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Tissue dyslipidemia in salmonella-infected rats treatTissue dyslipidemia in salmonella-infected rats treated with amoxillin and pefloxac

Rotimi , S. O. and Ojo, David A. and Talabi, Olusola A and Balogun, Elizabeth A. and Ademuyina, Oladipo (2012) Tissue dyslipidemia in salmonella-infected rats treatTissue dyslipidemia in salmonella-infected rats treated with amoxillin and pefloxac. Lipids in Health and DiseaseLipids in Health and Disease.

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Abstract

Background: This study investigated the effects of salmonella infection and its chemotherapy on lipid metabolism in tissues of rats infected orally with Salmonella typhimurium and treated intraperitoneally with pefloxacin and amoxillin. Methods: Animals were infected with Salmonella enterica serovar Typhimurium strain TA 98. After salmonellosis was confirmed, they were divided into 7 groups of 5 animals each. While one group served as infected control group, three groups were treated with amoxillin (7.14 mg/kg body weight, 8 hourly) and the remaining three groups with pefloxacin (5.71mg/kg body weight, 12 hourly) for 5 and 10 days respectively. Uninfected control animals received 0.1ml of vehicle. Rats were sacrificed 24h after 5 and 10 days of antibiotic treatment and 5 days after discontinuation of antibiotic treatment. Their corresponding controls were also sacrificed at the same time point. Blood and tissue lipids were then evaluated. Results: Salmonella infection resulted in dyslipidemia characterised by increased concentrations of free fatty acids (FFA) in plasma and erythrocyte, as well as enhanced cholesterogenesis, hypertriglyceridemia and phospholipidosis in plasma, low density lipoprotein-very low density lipoprotein (LDL-VLDL), erythrocytes, erythrocyte ghost and the organs. The antibiotics reversed the dyslipidemia but not totally. A significant correlation was observed between fecal bacterial load and plasma cholesterol (r=0.456, p<0.01), plasma triacyglycerols (r=0.485, p<0.01), plasma phospholipid (r=0.414, p<0.05), plasma free fatty acids (r=0.485, p<0.01), liver phospholipid (r=0.459, p<0.01) and brain phospholipid (r=0.343, p<0.05). Conclusion: The findings of this study suggest that salmonella infection in rats and its therapy with pefloxacin and amoxillin perturb lipid metabolism and this perturbation is characterised by cholesterogenesis.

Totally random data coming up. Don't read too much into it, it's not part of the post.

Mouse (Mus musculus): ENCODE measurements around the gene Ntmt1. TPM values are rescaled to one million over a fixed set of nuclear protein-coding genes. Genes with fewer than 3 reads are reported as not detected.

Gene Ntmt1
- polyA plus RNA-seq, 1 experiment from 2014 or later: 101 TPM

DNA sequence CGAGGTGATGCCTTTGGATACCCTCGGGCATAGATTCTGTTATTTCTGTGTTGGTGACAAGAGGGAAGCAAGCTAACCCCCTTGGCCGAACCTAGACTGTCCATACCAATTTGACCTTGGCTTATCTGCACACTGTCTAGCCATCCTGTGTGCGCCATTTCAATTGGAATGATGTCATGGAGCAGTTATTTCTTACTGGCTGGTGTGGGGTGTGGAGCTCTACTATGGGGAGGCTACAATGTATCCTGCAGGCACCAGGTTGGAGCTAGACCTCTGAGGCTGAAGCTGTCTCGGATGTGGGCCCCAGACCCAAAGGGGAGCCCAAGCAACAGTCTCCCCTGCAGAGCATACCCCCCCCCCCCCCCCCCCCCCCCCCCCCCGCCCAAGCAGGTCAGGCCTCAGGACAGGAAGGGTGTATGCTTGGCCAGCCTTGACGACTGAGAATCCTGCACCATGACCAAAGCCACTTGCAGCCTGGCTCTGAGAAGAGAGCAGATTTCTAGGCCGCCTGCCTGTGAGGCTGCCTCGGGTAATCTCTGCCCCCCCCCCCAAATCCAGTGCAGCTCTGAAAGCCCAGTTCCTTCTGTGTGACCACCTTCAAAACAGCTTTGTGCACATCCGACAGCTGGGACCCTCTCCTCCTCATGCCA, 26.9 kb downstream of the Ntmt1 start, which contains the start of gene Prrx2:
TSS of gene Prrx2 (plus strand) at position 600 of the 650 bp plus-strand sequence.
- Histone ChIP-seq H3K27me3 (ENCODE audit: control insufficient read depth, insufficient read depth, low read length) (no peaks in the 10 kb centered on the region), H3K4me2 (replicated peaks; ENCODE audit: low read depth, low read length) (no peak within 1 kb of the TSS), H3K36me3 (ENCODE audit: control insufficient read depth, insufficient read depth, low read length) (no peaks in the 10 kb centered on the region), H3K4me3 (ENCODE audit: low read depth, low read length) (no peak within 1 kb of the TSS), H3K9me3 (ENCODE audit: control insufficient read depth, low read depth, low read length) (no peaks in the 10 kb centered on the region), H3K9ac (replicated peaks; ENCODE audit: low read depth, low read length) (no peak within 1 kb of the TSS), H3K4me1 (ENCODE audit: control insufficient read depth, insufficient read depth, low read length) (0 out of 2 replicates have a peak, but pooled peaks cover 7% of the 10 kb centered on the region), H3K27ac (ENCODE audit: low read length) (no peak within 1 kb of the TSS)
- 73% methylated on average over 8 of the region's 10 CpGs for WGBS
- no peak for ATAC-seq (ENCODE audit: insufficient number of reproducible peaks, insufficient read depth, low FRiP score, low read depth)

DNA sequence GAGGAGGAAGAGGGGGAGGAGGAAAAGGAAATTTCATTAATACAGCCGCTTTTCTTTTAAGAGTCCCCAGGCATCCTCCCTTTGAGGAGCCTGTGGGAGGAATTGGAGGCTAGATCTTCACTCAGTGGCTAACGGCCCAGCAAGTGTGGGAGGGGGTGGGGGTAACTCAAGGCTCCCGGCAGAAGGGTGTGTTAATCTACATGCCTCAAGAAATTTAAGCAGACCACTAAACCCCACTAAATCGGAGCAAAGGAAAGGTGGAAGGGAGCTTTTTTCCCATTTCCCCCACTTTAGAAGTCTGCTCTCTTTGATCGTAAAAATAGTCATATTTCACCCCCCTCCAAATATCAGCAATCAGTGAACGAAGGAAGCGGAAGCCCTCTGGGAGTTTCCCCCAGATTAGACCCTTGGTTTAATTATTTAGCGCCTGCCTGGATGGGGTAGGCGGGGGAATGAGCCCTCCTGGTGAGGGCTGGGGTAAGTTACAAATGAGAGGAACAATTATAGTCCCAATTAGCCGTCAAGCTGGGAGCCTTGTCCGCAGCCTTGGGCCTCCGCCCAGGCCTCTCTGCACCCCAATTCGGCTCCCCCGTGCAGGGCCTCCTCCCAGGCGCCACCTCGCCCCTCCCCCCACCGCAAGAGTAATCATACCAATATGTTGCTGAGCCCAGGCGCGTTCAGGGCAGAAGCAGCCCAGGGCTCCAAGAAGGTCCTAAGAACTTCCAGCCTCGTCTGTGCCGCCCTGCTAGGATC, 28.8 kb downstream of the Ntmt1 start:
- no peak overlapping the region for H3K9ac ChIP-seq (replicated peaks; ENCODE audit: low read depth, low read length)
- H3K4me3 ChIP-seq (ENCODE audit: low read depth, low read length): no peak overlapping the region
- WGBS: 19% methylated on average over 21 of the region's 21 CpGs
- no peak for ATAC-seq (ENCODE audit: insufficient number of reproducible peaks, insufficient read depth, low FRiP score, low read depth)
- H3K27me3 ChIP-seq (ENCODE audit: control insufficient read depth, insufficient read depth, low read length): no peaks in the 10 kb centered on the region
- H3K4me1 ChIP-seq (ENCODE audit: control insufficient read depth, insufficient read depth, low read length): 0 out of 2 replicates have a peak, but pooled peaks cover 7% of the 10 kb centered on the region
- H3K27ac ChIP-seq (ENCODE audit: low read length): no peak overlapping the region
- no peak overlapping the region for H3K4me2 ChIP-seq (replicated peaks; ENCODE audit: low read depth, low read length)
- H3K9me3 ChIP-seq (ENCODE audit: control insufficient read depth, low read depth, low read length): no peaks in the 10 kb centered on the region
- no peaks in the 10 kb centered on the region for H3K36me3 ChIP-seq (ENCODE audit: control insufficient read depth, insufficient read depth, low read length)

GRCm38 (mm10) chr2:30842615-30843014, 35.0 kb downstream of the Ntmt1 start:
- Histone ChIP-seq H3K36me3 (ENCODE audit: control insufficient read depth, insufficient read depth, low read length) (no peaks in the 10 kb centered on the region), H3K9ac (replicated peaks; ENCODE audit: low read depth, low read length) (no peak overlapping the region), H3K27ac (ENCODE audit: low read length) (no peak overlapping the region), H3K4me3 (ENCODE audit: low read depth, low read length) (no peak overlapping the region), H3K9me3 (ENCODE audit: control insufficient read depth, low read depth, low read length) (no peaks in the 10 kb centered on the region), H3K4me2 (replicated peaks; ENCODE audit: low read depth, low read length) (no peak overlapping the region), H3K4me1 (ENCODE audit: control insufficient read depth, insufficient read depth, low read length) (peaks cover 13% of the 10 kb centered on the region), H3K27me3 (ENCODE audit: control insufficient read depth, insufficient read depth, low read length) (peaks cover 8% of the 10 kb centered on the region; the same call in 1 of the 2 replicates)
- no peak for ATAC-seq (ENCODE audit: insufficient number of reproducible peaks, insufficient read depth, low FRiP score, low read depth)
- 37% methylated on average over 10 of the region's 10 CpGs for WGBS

Item Type: Article
Subjects: Q Science > Q Science (General)
Divisions: Faculty of Medicine, Health and Life Sciences > School of Biological Sciences
Depositing User: Mrs Patricia Nwokealisi
Date Deposited: 29 Jan 2014 02:43
Last Modified: 18 Nov 2016 10:48
URI: http://eprints.covenantuniversity.edu.ng/id/eprint/2083

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